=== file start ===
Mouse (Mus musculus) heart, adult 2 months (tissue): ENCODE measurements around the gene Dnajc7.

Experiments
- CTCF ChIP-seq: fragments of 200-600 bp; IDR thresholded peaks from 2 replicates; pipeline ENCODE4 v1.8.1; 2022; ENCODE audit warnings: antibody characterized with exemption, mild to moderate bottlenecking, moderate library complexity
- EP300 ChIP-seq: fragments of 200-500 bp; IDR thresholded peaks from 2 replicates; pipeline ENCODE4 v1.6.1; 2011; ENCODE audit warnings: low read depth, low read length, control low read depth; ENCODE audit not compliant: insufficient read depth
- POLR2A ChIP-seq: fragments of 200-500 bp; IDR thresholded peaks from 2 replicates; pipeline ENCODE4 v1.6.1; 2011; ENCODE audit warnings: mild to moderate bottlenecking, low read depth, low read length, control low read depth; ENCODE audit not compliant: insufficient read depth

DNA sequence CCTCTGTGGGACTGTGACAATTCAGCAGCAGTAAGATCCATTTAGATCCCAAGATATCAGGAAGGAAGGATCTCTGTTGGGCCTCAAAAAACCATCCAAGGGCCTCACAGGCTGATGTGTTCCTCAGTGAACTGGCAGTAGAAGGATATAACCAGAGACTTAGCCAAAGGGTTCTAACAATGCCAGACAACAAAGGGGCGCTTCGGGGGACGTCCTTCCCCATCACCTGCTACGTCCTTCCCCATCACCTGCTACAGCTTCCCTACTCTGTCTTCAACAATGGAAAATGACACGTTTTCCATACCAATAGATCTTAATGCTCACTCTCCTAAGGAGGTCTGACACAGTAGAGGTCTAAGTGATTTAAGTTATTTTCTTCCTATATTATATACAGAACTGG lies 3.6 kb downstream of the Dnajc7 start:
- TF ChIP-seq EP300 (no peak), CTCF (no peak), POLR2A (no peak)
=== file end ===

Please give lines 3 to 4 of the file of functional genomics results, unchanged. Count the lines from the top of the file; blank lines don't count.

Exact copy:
- CTCF ChIP-seq: fragments of 200-600 bp; IDR thresholded peaks from 2 replicates; pipeline ENCODE4 v1.8.1; 2022; ENCODE audit warnings: antibody characterized with exemption, mild to moderate bottlenecking, moderate library complexity
- EP300 ChIP-seq: fragments of 200-500 bp; IDR thresholded peaks from 2 replicates; pipeline ENCODE4 v1.6.1; 2011; ENCODE audit warnings: low read depth, low read length, control low read depth; ENCODE audit not compliant: insufficient read depth